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Medications

Metoprolol extended-release capsules

What is this medicine?

METOPROLOL (me TOE proe lole) is a beta-blocker. Beta-blockers reduce the workload on the heart and help it to beat more regularly. This medicine is used to treat high blood pressure and to prevent chest pain. It is also used after a heart attack to prevent an additional heart attack from occurring.

How should I use this medicine?

Take this medicine by mouth. The capsules can be swallowed whole or opened carefully and the contents sprinkled over a small amount (teaspoonful) of soft food, such as applesauce, pudding, or yogurt. This mixture must be swallowed within 60 minutes and not stored for future use. Do not chew this medicine. You can take it with or without food. If it upsets your stomach, take it with food. Take your medicine at regular intervals. Do not take it more often than directed. Do not stop taking except on your doctor's advice.

Talk to your pediatrician regarding the use of this medicine in children. While this drug may be prescribed for children as young as 6 for selected conditions, precautions do apply.

What side effects may I notice from receiving this medicine?

Side effects that you should report to your doctor or health care professional as soon as possible:

  • allergic reactions like skin rash, itching or hives, swelling of the face, lips, or tongue

  • cold hands or feet

  • signs and symptoms of low blood pressure like dizziness; feeling faint or lightheaded, falls; unusually weak or tired

  • signs of worsening heart failure like breathing problems, swelling in your legs and feet

  • suicidal thoughts or other mood changes

  • unusually slow heartbeat

Side effects that usually do not require medical attention (report these to your doctor or health care professional if they continue or are bothersome):

  • anxious

  • change in sex drive or performance

  • diarrhea

  • headache

  • trouble sleeping

  • tiredness

  • upset stomach

What may interact with this medicine?

This medicine may interact with the following medications:

  • certain medicines for blood pressure, heart disease, irregular heart beat

  • epinephrine

  • fluoxetine

  • MAOIs like Carbex, Eldepryl, Marplan, Nardil, and Parnate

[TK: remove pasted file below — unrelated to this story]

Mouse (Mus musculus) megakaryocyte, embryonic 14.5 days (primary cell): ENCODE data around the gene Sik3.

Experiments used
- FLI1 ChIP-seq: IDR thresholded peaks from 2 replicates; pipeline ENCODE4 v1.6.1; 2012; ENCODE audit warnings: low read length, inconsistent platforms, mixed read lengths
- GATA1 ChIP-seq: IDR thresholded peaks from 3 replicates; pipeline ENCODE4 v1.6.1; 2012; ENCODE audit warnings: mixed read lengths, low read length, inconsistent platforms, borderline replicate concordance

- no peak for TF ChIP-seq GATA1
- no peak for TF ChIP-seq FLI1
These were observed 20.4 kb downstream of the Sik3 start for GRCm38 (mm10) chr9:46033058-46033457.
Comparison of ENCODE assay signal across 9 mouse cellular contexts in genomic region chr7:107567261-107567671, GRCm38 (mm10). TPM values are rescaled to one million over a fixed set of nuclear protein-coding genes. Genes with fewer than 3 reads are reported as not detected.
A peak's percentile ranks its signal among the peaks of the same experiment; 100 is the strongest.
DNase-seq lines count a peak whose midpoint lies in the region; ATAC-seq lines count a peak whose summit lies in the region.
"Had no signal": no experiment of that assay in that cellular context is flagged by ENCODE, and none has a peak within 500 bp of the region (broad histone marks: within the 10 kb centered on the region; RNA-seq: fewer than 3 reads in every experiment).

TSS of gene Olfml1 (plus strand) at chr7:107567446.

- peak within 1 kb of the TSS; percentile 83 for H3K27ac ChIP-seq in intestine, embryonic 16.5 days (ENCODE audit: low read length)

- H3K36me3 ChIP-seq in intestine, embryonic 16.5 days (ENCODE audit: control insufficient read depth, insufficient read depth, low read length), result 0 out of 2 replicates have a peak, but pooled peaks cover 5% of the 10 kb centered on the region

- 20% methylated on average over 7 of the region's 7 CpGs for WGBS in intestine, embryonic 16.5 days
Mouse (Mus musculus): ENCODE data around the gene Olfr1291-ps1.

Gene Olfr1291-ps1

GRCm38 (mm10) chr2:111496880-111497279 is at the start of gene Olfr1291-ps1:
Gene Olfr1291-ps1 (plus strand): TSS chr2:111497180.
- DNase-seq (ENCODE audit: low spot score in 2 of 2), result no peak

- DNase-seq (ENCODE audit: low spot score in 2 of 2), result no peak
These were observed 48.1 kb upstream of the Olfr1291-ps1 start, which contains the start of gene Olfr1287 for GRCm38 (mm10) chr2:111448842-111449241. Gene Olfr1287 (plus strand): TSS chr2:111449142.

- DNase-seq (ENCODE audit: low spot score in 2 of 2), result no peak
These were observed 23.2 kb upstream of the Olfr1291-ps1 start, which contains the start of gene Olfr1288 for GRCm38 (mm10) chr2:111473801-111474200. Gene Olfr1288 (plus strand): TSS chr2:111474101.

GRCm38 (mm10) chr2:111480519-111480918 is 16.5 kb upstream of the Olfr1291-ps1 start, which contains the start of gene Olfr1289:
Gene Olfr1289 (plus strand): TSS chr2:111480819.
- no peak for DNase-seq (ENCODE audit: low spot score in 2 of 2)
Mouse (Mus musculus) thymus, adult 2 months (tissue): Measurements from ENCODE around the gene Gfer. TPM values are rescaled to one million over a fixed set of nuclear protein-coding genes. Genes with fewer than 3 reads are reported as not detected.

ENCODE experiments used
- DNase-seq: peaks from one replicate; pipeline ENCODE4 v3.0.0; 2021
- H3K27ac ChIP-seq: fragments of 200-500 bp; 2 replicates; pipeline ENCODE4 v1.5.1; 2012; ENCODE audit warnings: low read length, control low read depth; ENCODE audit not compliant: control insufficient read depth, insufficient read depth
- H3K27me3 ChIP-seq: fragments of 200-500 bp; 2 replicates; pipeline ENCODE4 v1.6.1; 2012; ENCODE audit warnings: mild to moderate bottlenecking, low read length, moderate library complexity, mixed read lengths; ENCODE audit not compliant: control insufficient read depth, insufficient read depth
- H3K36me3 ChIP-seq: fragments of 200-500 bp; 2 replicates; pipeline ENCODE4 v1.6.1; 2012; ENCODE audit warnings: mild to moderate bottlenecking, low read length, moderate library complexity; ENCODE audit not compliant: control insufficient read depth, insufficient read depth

• paroxetine

  • reserpine

What if I miss a dose?

If you miss a dose, take it as soon as you can. If it is almost time for your next dose, take only that dose. Do not take double or extra doses.

Where should I keep my medicine?

Keep out of the reach of children.

Store at room temperature between 15 and 30 degrees C (59 and 86 degrees F). Throw away any unused medicine after the expiration date.

What should I tell my health care provider before I take this medicine?

They need to know if you have any of these conditions:

  • diabetes

  • heart disease

  • liver disease

  • lung or breathing disease, like asthma

  • pheochromocytoma

  • thyroid disease

  • an unusual or allergic reaction to metoprolol, other beta-blockers, medicines, foods, dyes, or preservatives

  • pregnant or trying to get pregnant

  • breast-feeding

What should I watch for while using this medicine?

You may get drowsy or dizzy. Do not drive, use machinery, or do anything that needs mental alertness until you know how this medicine affects you. Do not stand or sit up quickly, especially if you are an older patient. This reduces the risk of dizzy or fainting spells. Alcohol may interfere with the effect of this medicine. Avoid alcoholic drinks.

Visit your doctor or health care professional for regular checks on your progress. Check your blood pressure as directed. Ask your doctor or health care professional what your blood pressure should be and when you should contact him or her.

Do not treat yourself for coughs, colds, or pain while you are using this medicine without asking your doctor or health care professional for advice. Some ingredients may increase your blood pressure.


NOTE:This sheet is a summary. It may not cover all possible information. If you have questions about this medicine, talk to your doctor, pharmacist, or health care provider. Copyright© 2018 Elsevier